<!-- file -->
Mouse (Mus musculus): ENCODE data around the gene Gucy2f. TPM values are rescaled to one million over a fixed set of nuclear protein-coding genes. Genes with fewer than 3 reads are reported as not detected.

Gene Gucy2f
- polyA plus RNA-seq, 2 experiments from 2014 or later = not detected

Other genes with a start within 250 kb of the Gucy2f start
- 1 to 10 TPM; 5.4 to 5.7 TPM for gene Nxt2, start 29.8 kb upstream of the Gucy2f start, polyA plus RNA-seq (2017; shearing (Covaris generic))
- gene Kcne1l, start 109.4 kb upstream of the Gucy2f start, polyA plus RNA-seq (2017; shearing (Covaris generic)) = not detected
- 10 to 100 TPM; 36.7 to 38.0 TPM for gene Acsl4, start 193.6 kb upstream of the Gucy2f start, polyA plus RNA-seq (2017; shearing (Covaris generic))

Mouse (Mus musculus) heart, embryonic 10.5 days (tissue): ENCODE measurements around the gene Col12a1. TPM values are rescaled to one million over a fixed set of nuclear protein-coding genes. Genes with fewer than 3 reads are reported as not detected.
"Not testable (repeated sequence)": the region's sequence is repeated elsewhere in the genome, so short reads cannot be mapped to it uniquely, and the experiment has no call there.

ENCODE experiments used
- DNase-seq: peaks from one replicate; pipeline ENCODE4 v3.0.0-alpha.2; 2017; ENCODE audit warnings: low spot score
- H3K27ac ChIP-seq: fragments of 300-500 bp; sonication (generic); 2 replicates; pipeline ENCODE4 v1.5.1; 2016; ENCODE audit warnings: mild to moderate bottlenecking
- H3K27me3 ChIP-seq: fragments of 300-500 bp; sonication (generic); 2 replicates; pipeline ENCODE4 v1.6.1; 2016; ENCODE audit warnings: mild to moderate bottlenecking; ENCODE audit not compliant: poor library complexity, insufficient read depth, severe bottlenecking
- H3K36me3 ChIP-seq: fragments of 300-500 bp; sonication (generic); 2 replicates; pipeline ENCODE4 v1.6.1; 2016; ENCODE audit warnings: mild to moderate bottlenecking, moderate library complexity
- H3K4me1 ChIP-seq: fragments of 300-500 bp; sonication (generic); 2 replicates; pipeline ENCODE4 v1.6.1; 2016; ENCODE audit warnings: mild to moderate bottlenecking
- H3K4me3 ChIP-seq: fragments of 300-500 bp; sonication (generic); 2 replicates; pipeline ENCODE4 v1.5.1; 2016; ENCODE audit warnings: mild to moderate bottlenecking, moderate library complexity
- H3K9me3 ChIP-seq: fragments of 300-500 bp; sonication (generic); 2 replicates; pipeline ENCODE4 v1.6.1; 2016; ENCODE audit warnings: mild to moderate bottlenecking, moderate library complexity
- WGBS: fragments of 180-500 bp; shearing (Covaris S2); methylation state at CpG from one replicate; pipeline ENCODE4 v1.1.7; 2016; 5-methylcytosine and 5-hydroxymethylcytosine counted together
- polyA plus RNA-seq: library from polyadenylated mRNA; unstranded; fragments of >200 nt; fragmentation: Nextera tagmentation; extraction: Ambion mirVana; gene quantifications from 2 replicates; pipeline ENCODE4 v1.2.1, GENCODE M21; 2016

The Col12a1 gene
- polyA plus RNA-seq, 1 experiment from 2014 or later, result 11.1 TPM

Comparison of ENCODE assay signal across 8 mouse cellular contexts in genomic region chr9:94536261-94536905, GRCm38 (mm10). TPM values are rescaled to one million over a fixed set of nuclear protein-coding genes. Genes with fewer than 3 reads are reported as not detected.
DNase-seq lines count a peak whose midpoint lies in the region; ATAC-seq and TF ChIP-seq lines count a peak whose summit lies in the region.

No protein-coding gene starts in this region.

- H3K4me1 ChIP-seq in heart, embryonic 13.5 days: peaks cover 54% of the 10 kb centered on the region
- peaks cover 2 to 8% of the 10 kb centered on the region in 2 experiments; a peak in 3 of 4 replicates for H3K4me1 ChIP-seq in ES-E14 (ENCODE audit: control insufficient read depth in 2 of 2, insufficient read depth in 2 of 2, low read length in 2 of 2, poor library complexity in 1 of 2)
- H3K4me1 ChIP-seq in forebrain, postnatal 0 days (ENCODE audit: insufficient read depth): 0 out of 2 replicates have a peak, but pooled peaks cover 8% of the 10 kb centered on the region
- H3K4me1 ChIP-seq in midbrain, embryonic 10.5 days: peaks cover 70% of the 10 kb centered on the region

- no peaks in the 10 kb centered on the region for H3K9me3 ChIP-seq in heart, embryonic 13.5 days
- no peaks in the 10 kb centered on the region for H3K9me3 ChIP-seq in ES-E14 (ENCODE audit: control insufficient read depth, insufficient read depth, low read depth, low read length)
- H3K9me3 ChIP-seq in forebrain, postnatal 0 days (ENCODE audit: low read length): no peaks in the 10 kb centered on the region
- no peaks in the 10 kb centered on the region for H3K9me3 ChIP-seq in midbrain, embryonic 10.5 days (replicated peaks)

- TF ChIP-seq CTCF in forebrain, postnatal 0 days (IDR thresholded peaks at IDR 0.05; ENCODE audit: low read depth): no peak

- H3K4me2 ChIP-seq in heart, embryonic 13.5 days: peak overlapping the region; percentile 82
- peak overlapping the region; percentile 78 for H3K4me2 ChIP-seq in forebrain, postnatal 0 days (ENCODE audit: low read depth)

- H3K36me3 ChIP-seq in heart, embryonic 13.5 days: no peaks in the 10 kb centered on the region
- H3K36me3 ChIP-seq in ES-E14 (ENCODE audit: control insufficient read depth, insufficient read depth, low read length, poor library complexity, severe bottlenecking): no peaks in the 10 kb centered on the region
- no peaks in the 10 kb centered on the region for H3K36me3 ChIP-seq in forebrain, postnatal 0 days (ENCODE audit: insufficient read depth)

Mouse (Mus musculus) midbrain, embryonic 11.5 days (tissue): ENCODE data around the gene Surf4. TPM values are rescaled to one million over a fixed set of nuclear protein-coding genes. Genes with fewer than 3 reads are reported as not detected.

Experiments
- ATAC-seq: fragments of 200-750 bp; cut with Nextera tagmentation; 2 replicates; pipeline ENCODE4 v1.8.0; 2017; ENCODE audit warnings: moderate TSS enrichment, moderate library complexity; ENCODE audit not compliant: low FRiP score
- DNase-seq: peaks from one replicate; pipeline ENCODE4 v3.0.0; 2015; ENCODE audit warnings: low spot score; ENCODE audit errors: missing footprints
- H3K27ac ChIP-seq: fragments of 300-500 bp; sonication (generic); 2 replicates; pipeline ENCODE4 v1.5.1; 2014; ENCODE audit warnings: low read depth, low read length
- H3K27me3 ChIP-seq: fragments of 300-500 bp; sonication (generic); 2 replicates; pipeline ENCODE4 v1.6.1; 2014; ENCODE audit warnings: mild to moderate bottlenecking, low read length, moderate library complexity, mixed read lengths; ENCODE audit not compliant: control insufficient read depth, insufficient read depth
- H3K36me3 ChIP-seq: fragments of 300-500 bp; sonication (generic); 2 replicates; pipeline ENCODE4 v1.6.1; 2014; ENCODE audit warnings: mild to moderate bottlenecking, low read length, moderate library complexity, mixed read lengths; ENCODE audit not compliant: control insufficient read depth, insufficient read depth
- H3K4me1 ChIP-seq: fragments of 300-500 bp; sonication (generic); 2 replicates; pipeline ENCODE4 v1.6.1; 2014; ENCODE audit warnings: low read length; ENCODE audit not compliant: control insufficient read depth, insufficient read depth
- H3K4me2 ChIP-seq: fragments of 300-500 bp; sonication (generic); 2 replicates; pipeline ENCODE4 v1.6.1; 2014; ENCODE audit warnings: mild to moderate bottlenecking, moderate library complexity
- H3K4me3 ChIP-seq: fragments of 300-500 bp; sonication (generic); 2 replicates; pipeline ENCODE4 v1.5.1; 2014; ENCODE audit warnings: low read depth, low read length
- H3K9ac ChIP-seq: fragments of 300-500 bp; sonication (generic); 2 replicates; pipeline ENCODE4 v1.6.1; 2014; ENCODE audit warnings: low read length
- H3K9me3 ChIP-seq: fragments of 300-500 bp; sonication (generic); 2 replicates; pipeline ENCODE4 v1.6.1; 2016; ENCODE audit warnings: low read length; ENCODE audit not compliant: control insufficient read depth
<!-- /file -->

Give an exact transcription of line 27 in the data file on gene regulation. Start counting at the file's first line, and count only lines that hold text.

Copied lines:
- H3K4me1 ChIP-seq in forebrain, postnatal 0 days (ENCODE audit: insufficient read depth): 0 out of 2 replicates have a peak, but pooled peaks cover 8% of the 10 kb centered on the region